JPMorgan chief says virtual currency faces major regulatory hurdles
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Wednesday 03 February 2010
No one from the UK arm of Bernard Madoff's fraudulent investment business will face prosecution, the Serious Fraud Office has decided.
Saturday 30 January 2010
There's something quite reassuring to read that hard man Jack Bauer has become a victim of a Ponzi scheme. Actually, it's not Jack who's been caught out but Kiefer Sutherland, the actor who plays him in the hit television show 24. He was persuaded to hand over $869,000 – around £540,000 – to a steer-roping promoter for a lucrative cattle deal which was set to net the actor a handsome quick profit. But the cattle never appeared and the cash vanished.
Friday 22 January 2010
Watching the current revival of John Guare's Six Degrees of Separation the other night I found myself thinking about the durability of plays. This is a matter, you might have thought, of considerable interest to playwrights too, since they all must dream (at some level) of adding a work to the permanent repertoire. And since plays only truly live on stage, the question of theatrical durability is particularly pointed for them. They can't just lie fallow, as novels often do, coasting through that dangerous slough that lies between novelty and established endurance – the death valley of Yesterday's Sensation. They are likely to need some kind of performance history to get them across the badlands. There are lots of exceptions to this rule of course, but even the exceptions seem to prove the rule. John O'Keeffe's Wild Oats, for example, was a big hit in 1791, then pretty much took a 200-year sabbatical before the RSC revived it in 1976, a production that itself spawned a number of regional productions. But it would be hard to argue that it's been restored to the permanent repertoire.
Wednesday 23 December 2009
Wednesday 23 December 2009
Monday 16 November 2009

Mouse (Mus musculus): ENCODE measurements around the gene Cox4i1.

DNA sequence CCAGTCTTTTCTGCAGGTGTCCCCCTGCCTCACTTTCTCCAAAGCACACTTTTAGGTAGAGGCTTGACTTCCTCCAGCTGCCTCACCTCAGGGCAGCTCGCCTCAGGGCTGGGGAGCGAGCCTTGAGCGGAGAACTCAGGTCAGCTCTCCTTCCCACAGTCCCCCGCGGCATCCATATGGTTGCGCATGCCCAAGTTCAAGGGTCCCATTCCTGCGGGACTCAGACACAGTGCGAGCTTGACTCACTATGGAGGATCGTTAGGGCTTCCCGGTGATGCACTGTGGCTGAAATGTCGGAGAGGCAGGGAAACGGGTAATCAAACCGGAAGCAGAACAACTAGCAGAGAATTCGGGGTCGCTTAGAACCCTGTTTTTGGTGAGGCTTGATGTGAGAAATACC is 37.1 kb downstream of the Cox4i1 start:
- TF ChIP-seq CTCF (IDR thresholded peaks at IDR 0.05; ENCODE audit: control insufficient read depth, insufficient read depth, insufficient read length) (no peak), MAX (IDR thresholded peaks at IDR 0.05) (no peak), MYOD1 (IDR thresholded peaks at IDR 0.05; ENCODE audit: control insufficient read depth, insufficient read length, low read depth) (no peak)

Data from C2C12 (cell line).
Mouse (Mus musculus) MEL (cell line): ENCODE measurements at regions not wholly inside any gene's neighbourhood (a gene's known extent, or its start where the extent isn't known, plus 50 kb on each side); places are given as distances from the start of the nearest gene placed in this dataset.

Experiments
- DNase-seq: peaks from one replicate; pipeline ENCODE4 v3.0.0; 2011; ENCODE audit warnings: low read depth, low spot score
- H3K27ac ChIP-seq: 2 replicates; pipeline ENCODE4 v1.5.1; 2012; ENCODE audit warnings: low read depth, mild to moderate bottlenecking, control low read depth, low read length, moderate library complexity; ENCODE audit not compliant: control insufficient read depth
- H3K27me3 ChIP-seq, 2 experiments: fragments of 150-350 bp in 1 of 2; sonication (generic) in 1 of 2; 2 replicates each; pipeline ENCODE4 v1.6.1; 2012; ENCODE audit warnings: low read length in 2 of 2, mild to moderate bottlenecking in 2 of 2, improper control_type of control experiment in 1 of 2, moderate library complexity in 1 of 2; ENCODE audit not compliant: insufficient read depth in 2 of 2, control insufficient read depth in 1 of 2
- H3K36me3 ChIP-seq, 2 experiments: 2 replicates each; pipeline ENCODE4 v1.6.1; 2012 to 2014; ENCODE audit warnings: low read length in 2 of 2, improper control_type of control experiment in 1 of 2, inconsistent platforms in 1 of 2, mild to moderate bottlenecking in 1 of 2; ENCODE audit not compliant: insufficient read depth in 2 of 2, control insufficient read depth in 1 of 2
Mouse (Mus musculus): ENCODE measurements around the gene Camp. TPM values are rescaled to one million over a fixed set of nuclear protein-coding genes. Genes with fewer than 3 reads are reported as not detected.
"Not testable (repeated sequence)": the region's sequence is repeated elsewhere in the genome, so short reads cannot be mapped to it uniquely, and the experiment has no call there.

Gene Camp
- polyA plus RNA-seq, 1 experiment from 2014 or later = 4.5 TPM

Saturday 14 November 2009
Asda and Tesco are keen to talk up the price war story. But many in the industry doubt there is ever any new money involved in these affairs. Malcolm Walker, chief executive of Iceland and one of the country's most successful retailers, told Retail Week in 2007: "Everyone knows price wars are bullshit – you put some prices up and some down."
Ayn Rand: Can two new biographies unravel the mystery of the mad, sad heroine of the American right?
Friday 13 November 2009
Thursday 12 November 2009
If social networking is something you do at the bingo hall, windows require (net) curtains, and a Mac is to be worn in the rain, chances are you're old. Because, apparently, old people don't do computers. Things like Twitter and spreadsheets only bother them when they're on the One O'Clock News. But anyone watching the BBC's lunchtime bulletin yesterday will have seen a pensioner called Betty using a computer designed to deliver her generation to the digital age.
Monday 26 October 2009
A philanthropist accused of pocketing $7bn (£4.3bn) from the investment scams of his friend Bernard Madoff was found dead yesterday.
Thursday 22 October 2009
Bernard Madoff, once one of the most powerful men on Wall Street, now shares a cell with a 21-year-old drug offender and eats pizza cooked by a convicted paedophile, according to a new legal filing that offers an insight into the fraudster's prison life.
Tuesday 29 September 2009
Friday 11 September 2009
Guy Ritchie has signed up to direct his first superhero movie, 'Lobo', a big-screen adaptation of the DC Comics anti-hero. Backed by Warner Bros, the story follows the antics of the blue-skinned cigar-chomping alien Lobo, an interstellar mercenary and bounty hunter. Introduced in the 1980s by creators Roger Slifer and Keith Giffen, Lobo was a parody of violent comic book heroes such as Wolverine and the Punisher. With stories featuring a nihilistic streak tinged with dark comedy and excessive violence, Ritchie will certainly have his hands full. Doug Liman was attached to direct the project, but the film's producer, Joel Silver, wanted to work with Ritchie again after their recent team-up for 'Sherlock Holmes'.
Thursday 10 September 2009
Thursday 10 September 2009
So what were you expecting from Bernie Madoff? The full-on Dictators' Home's Mobutu look of over-scaled rooms and bad gilding? Did you imagine his Ponzi plotting had a backdrop something like Aaron Spelling's LA repro château? Or the OTT McMansion setting for the shag-pile shootout in Scarface?
Ukip supporters are 55 or older, white and socially conservative, finds British Social Attitudes Report
Street preacher quoting from the Bible fined for calling homosexuality an 'abomination'
Jeremy Clarkson sacked live: Alan Yentob 'wouldn't rule out' ex Top Gear host's BBC return
Woman filmed launching racist tirade against men on the Tube for speaking in 'own lingo'
The West has it totally wrong on Lee Kuan Yew
David Cameron calls Labour 'hopeless, sneering socialists' while announcing 7-day NHS plans
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